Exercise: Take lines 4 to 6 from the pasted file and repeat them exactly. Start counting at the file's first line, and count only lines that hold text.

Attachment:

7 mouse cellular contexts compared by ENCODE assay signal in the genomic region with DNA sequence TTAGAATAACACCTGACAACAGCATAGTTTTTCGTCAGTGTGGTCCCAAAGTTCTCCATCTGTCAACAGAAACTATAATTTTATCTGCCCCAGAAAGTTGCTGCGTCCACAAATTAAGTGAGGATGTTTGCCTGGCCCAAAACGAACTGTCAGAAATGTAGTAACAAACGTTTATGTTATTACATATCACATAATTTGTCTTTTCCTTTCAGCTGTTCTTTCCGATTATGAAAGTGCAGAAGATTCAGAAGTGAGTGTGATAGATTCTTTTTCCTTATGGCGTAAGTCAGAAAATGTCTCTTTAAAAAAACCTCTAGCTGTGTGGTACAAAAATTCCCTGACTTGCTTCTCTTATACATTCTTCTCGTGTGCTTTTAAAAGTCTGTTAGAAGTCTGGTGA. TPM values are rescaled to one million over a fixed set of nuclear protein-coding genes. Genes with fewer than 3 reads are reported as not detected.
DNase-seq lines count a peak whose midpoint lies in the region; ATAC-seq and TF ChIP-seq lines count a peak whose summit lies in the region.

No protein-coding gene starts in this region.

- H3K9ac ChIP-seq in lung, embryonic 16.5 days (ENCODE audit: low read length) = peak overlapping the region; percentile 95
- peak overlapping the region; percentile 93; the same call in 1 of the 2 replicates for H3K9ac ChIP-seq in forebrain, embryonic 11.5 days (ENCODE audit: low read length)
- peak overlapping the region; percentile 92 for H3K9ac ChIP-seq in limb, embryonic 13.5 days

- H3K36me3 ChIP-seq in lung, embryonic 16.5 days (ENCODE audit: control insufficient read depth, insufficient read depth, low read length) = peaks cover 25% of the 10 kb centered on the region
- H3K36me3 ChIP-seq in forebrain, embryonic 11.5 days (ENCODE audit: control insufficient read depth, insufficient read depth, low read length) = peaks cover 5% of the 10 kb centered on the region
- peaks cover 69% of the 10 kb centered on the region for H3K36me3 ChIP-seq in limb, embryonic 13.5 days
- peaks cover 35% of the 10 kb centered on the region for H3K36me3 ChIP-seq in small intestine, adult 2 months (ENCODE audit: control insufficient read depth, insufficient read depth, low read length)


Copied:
- H3K9ac ChIP-seq in lung, embryonic 16.5 days (ENCODE audit: low read length) = peak overlapping the region; percentile 95
- peak overlapping the region; percentile 93; the same call in 1 of the 2 replicates for H3K9ac ChIP-seq in forebrain, embryonic 11.5 days (ENCODE audit: low read length)
- peak overlapping the region; percentile 92 for H3K9ac ChIP-seq in limb, embryonic 13.5 days